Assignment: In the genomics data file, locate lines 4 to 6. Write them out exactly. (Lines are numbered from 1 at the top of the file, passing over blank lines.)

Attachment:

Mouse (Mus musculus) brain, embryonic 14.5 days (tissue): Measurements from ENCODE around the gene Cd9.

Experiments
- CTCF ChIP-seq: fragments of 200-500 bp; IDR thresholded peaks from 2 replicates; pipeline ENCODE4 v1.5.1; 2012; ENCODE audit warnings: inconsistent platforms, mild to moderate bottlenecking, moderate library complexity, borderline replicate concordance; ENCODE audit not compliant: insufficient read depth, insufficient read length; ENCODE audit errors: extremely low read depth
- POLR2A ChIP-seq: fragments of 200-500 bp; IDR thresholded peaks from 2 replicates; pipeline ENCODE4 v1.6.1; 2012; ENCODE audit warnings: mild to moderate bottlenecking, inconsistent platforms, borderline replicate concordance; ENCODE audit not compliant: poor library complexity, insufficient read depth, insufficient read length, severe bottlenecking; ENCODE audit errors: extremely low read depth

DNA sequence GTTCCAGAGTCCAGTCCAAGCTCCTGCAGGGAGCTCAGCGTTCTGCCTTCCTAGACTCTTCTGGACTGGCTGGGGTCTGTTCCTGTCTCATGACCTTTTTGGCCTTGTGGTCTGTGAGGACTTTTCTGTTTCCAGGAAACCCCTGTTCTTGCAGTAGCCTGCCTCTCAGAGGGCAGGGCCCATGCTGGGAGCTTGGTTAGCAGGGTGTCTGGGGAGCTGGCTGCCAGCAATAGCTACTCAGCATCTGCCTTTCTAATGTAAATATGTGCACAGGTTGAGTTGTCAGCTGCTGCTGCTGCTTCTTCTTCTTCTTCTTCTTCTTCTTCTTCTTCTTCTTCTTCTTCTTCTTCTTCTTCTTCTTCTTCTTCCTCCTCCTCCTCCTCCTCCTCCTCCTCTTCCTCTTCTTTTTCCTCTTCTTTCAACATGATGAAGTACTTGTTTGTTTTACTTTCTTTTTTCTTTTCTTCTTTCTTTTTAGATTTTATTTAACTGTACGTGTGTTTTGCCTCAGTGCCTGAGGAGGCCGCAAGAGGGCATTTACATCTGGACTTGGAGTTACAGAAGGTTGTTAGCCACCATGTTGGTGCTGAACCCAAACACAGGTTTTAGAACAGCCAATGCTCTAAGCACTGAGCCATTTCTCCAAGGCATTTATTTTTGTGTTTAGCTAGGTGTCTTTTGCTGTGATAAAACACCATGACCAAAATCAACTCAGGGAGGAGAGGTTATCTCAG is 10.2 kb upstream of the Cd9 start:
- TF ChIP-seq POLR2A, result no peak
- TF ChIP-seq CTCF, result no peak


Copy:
- POLR2A ChIP-seq: fragments of 200-500 bp; IDR thresholded peaks from 2 replicates; pipeline ENCODE4 v1.6.1; 2012; ENCODE audit warnings: mild to moderate bottlenecking, inconsistent platforms, borderline replicate concordance; ENCODE audit not compliant: poor library complexity, insufficient read depth, insufficient read length, severe bottlenecking; ENCODE audit errors: extremely low read depth

DNA sequence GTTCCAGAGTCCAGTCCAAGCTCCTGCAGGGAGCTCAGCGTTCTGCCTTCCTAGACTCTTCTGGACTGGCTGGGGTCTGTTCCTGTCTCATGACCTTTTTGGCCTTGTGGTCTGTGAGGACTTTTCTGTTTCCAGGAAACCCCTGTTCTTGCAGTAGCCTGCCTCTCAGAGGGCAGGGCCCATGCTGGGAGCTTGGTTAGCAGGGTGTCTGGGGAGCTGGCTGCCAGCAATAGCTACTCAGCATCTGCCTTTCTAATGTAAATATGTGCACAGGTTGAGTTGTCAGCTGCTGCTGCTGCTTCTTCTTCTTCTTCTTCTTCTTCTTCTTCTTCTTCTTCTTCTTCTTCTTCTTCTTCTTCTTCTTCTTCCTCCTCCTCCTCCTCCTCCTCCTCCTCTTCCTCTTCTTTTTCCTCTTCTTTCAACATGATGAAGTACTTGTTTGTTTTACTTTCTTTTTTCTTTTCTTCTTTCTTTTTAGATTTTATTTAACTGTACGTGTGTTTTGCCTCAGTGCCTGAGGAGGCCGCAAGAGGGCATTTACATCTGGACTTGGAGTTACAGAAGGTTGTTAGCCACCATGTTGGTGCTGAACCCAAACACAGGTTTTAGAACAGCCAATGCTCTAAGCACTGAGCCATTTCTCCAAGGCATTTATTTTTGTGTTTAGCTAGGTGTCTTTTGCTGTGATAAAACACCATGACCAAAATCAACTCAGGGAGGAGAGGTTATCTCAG is 10.2 kb upstream of the Cd9 start:
- TF ChIP-seq POLR2A, result no peak